Editor's note: Brian argues that there is a strong connection between the public's disinterest in academic subjects — most notably history — and the general consensus that RPGs are a niche genre: If people don't care about their own origins, why would they care about an invented history? -James
Programmers originally designed video games as complex diversions intended for geeks, but the release of the infamous virtual paddle-battle known as Pong altered their future. With a simple Magnavox Odyssey Tennis clone, Atari shifted video games' appeal from hackers to bar patrons and soccer moms worldwide. Ever since the '70s, the indusry has seen games that have appealed to hardcore gamers or casual gamers exclusively, and sometimes titles have even appealed to both market segments.
Hundreds of games belong in each bracket, but one particular genre rarely leaves its hardcore confines. The role-playing game has typically appealed to hardcore gamers due to their tolerance for complex statistics and immersive worlds. But I've got another reason RPGs rarely reach the mainstream — they often draw from academic subjects like history that people typically find boring.
Despite living in a complex world full of incomplete records and archaeological wonders, few people care to learn about it. Most of the Earth's nearly seven billion people see history as an amalgamation of dates and names, when really, it's about learning from our predecessors so we can improve the future.
People generally choose to see the world in black and white terms instead of examining how we reached our current state because life is easier that way. Our national media and government choose to depict Middle Eastern terrorists as inhuman and irrational because the public needs nothing further to define them as enemies.
They also describe U.S. soldiers in simple terms — they're heroes working to spread democracy throughout the world. Regardless of your take on this approach, it's clear information outlets aren't conveying certain important information — probably because most people wouldn't care even if it was available to them.
Most people are happy viewing the world in simple terms where society defines one side as the enemy and depicts the other as benevolent. It's a shame; few people realize that Middle Eastern "terrorists" have motivations that are just as substantial as those of the West.
Perhaps Americans would better understand the Middle Eastern terrorists' cause if they were aware of how the U.S. government and the countries of Western Europe installed and defended dictators in nations such as Iran and Pakistan. Or how they subsequently pillaged their resources and left their people destitute. People might also better understand the "terrorists" motivations if they recognized the imposition of Western culture on territories that value their own traditions and religion.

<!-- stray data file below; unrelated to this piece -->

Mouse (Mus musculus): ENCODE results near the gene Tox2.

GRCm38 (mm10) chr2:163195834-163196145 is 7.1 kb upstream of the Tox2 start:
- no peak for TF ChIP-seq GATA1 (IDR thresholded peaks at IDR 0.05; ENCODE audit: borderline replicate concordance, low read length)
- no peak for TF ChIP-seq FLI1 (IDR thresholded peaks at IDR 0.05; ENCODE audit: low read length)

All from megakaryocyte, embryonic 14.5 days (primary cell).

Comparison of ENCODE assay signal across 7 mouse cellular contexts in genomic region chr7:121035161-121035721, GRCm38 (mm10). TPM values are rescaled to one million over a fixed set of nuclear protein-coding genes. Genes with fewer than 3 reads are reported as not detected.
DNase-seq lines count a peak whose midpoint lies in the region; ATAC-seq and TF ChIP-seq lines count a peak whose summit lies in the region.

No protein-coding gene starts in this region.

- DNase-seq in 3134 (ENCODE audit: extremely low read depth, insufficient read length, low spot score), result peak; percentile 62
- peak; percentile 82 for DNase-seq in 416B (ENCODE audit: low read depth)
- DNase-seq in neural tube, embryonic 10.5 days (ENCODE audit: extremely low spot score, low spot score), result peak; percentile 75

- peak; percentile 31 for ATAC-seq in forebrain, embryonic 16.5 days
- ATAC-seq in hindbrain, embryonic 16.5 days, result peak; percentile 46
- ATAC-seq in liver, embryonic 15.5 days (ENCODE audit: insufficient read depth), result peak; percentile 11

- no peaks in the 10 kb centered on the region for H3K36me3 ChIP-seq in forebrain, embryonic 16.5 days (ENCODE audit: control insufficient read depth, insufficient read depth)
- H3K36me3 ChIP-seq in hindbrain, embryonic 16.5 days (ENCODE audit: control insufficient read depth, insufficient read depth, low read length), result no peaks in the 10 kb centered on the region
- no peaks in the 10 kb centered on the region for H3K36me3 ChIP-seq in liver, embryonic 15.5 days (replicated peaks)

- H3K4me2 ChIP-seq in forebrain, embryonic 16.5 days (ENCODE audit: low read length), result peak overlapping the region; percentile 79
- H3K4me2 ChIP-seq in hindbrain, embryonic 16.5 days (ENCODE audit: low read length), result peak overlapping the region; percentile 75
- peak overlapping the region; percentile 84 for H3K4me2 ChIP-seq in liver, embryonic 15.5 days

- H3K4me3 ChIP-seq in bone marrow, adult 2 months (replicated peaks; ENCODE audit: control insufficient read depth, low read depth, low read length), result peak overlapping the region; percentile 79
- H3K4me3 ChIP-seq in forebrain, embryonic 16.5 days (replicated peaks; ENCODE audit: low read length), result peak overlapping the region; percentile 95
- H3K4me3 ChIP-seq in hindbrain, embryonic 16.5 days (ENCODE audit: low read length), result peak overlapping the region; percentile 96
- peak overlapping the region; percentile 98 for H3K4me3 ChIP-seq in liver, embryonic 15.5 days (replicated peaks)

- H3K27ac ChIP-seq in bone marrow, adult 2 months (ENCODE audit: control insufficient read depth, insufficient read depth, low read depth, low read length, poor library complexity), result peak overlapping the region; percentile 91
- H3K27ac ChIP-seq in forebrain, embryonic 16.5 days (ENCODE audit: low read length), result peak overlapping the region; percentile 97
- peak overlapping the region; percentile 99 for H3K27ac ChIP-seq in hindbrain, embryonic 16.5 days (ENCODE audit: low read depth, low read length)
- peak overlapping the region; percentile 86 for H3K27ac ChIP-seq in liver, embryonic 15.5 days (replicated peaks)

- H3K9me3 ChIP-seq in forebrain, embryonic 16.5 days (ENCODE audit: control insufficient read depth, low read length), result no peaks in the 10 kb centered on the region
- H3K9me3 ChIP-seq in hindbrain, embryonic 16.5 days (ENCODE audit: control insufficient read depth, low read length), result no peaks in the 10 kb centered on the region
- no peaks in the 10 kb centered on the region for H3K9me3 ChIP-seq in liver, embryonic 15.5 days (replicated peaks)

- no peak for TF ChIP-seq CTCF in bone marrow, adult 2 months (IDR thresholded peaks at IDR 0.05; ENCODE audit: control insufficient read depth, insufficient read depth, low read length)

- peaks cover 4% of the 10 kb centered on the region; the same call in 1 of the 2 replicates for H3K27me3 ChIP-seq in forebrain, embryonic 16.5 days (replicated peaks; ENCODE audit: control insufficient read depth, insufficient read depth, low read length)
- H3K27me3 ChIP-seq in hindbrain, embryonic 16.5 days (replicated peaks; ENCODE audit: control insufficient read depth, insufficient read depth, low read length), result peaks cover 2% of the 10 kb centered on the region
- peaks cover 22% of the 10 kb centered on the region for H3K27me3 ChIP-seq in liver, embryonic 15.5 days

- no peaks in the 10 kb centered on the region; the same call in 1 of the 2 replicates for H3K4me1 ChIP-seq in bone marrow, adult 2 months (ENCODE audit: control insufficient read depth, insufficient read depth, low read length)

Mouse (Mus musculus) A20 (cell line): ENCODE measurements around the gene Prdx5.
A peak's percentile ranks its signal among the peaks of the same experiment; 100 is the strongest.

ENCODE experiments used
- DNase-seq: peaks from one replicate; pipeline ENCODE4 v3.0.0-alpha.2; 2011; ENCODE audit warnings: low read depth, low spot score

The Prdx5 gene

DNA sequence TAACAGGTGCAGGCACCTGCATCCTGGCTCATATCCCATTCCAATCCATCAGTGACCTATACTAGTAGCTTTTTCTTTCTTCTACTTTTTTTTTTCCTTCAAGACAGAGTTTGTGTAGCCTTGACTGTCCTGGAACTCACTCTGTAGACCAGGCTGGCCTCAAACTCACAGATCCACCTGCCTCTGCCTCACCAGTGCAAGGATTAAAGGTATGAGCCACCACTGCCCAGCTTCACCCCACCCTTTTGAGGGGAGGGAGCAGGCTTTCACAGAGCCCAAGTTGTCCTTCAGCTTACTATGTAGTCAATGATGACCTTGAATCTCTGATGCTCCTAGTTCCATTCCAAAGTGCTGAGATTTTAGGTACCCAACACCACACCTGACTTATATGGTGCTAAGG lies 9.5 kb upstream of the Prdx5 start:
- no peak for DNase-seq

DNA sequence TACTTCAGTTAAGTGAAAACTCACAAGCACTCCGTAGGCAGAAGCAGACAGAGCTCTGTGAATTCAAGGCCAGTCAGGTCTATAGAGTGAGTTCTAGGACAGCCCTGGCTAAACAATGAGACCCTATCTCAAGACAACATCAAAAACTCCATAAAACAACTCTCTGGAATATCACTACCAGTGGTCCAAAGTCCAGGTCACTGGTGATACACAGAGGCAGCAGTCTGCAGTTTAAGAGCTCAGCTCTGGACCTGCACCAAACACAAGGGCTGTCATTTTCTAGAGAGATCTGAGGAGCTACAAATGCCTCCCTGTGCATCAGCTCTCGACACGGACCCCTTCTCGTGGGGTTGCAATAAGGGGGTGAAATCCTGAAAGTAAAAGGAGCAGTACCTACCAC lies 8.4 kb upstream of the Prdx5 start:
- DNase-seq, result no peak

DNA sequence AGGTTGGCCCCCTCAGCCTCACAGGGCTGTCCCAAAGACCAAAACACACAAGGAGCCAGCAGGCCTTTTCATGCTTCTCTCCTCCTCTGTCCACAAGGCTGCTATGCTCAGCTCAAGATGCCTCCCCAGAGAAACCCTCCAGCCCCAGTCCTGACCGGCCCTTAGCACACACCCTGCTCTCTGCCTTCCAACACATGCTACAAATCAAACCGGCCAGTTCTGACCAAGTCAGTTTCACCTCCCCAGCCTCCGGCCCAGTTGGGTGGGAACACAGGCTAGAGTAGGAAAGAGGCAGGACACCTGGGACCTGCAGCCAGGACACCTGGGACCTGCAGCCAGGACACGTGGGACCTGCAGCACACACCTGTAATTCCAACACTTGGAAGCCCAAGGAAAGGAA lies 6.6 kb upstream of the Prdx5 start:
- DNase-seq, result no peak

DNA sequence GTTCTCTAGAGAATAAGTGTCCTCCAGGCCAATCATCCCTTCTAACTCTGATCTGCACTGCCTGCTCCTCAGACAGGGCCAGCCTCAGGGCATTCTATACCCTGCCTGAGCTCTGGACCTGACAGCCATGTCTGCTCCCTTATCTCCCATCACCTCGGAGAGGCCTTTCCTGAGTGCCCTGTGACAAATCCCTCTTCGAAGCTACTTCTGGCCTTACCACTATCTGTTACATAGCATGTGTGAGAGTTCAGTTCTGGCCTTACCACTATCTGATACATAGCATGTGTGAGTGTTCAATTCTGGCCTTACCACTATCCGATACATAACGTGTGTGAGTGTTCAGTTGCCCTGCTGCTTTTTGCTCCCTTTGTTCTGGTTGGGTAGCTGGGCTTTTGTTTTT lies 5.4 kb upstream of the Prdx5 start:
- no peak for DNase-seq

Just as the majority of our world doesn't care to understand current events by examining how we arrived at these situations, most people don't care about the lore in RPGs. When most people play video games, they're looking for an action-packed experience that tests their reflexes; they don't desire a game that uses its stat and strategy-heavy battle mechanics to further a story.
Even if they value a game's story as much as its gameplay, they'll likely miss what makes it special. Most players will recognize a game's overarching theme — whether it's saving the world or a specific territory — but they'll miss allusions to significant historical events.
Nearly everyone who played Final Fantasy 7 witnessed Aerith's death, but few noticed its take on corporate greed, classism, and the destruction of our environment. Likewise, most players of Xenogears recognized Solaris' objective of manipulating the Lambs through the use of their religious institution, the Ethos, but they failed to see how this was similar to Western Europe and the United States' use of Christianity to subjugate other peoples.
Most gamers also miss the numerous references to historical sites and rituals in RPGs. Few players recognize the Kingdom of Karnak in Final Fantasy 5 as an ancient Egyptian temple, and even fewer know that East-Asian Buddhist funerary rites inspired the funeral scene in Lost Odyssey.
Details like these might seem silly to the average player who is only concerned with feats of hand-eye coordination, but to people that appreciate the world's past, these connections are a doorway into a world that no longer exists. To some of us, these magical worlds are the closest we'll ever get to experiencing rituals and ideas different from our own.
History and historical references in RPGs may never appeal to the masses, but does that mean that developers should cast Doom on their companies? Absolutely not. They may need to infuse their games with more action and evolve aging gameplay elements (random battles), but they certainly shouldn't replace historical references and allusions to current events with James Bond-style antics — unless gamers desire a fun, albeit meaningless experience.